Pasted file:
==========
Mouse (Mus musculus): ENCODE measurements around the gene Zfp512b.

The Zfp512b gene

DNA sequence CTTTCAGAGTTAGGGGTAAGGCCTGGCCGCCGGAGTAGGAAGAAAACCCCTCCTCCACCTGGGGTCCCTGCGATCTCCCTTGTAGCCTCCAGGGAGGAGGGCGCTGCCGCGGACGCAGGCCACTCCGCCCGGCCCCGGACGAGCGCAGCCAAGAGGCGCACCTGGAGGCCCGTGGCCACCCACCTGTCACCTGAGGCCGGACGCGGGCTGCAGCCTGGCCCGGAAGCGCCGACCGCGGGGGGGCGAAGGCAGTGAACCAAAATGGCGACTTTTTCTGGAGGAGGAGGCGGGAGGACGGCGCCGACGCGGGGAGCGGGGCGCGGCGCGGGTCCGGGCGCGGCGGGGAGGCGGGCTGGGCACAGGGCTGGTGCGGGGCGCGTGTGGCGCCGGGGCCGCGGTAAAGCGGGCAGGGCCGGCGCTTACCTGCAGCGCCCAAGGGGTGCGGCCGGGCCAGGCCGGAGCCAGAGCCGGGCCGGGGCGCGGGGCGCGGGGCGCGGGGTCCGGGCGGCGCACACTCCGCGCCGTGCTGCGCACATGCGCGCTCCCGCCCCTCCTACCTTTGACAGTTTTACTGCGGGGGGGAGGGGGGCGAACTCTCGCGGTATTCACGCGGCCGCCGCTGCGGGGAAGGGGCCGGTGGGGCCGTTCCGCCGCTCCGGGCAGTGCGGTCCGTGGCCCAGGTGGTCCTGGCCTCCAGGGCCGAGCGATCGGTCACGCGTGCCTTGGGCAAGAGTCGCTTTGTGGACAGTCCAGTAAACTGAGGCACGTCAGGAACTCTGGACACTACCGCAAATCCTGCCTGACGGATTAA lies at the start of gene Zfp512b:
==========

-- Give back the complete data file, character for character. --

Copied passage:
Mouse (Mus musculus): ENCODE measurements around the gene Zfp512b.

The Zfp512b gene

DNA sequence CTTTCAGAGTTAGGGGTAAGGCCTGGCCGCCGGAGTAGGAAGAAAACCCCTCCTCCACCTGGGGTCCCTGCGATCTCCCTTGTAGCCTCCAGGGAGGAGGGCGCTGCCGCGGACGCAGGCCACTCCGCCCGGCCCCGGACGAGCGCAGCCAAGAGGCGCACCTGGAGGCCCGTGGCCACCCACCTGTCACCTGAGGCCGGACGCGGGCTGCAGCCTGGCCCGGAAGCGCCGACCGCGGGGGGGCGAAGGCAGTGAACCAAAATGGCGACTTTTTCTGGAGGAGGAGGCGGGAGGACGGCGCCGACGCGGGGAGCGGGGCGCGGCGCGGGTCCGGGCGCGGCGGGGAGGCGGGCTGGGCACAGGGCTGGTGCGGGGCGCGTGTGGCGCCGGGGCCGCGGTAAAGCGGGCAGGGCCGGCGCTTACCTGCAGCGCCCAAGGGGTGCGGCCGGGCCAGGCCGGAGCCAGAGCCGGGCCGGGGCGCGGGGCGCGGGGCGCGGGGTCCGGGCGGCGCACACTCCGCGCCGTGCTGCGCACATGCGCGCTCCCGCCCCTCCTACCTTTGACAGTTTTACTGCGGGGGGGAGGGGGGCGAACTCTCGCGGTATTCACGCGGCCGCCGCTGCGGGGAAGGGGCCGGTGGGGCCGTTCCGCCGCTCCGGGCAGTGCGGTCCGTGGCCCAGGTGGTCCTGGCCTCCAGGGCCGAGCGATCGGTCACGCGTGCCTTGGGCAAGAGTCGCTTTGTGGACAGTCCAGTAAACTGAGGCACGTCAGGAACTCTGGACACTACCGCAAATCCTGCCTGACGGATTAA lies at the start of gene Zfp512b: